Laundry time has become more earth friendly, taking stains out of your shorts and pain out of your pocketbook.

As a busy mom, Susan Donohoe has her children's dirty laundry to worry about. As co-founder of an organization that educates people about conscious consuming, she has the planet to worry about.

Faced with the dilemma of using stain-fighting detergents that are bad for the environment to combat a mountain of grimy clothes, Donohoe had a bright idea.

"One of the least-touted stain removers is the sun," says Donohoe, co-founder of Conscious Consuming, a Boston-based organization that aims to educate consumers on their buying decisions and options.

"If you hang your laundry out, which is better than using the dryer — in the summer anyway — a stain will naturally bleach out of most fabrics."

While clothesline drying has been around for more than a millennium, many earth-conscious Americans like Donohoe — who also uses Seventh Generation laundry products — are making it popular again, as well as spurring the growth of green-friendly laundry products.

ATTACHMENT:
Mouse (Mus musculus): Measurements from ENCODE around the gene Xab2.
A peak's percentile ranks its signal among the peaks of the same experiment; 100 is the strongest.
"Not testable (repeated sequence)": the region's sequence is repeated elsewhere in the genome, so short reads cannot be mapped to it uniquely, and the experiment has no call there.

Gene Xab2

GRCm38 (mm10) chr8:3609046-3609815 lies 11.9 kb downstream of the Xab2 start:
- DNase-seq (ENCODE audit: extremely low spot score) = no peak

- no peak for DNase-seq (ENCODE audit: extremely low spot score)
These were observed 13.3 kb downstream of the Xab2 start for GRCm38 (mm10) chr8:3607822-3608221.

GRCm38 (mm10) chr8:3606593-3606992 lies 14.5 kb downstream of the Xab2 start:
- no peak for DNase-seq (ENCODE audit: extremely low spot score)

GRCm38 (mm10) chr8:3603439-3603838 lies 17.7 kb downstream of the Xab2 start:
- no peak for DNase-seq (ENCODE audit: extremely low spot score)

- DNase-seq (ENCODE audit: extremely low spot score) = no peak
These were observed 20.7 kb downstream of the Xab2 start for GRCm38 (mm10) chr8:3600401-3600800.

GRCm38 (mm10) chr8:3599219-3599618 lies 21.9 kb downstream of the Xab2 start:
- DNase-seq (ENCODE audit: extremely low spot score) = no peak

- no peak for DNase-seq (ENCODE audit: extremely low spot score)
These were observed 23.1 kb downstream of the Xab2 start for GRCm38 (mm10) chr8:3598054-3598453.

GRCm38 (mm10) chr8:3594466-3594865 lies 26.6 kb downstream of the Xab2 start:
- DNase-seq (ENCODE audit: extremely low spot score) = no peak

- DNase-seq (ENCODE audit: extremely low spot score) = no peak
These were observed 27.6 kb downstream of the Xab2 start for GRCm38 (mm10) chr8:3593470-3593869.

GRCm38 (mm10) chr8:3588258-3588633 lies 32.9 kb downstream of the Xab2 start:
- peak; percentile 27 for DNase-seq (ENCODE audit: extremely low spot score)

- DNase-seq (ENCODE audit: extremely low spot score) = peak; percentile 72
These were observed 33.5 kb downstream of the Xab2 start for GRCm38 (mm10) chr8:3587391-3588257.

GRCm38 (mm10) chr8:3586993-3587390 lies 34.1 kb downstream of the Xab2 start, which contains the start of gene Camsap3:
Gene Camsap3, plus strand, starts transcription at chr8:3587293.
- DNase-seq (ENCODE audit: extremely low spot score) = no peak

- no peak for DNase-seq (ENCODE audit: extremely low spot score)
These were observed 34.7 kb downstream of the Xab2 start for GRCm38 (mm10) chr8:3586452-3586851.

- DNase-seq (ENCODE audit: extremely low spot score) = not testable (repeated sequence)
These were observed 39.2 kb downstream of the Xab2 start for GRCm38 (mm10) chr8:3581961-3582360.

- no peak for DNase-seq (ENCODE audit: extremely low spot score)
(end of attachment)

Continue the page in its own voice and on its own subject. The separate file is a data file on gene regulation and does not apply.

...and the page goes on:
"We've seen items such as dryer balls take off as well as more concentrated, affordable detergent options," says Valerie Reddemann, president of Chico, Calif.-headquartered Greenfeet, a supplier of eco-friendly products.

Among laundry products, Reddemann says the biggest sellers include Nellie's Laundry Nuggets, a biodegradable and nontoxic corn-based material that can clean up to 60 loads. For stains, there's Bac-Out Stain and Odor Remover, an enzyme-based formula that attacks proteins left behind by food stains and odors.

To starch those shirts, Earth Friendly Products All-Natural Spray Starch is a non-aerosol alternative with natural ingredients, complete with a pump spray. And Bi-O-Kleen Oxygen Based Bleach works for both colors and whites while softening the water.

"I'm also a fan of white vinegar and hydrogen peroxide as natural bleach alternatives," says Reddemann.

Going green in the laundry room can also ease some pain on your pocketbook during these tough times. Dryer sheets, Donohoe says, are full of chemicals and the residue from those chemicals can clog your dryer over time. By switching to dryer balls, Reddemann says, you can cut drying time by 25 percent. Lower your energy bills further by replacing your washer and dryer with Energy Star models.

"They use less water, less energy, and less detergent (for high efficiency washers) per load, so the extra cost is recouped in under a year," Donohoe says.

Consider wearing your clothes — from jeans to pajamas — more than once before washing. Not only does it save you time, it saves energy, water and money.

"Most families can cut their weekly laundry by 25 percent by simply wearing items a few times before washing," Reddemann says.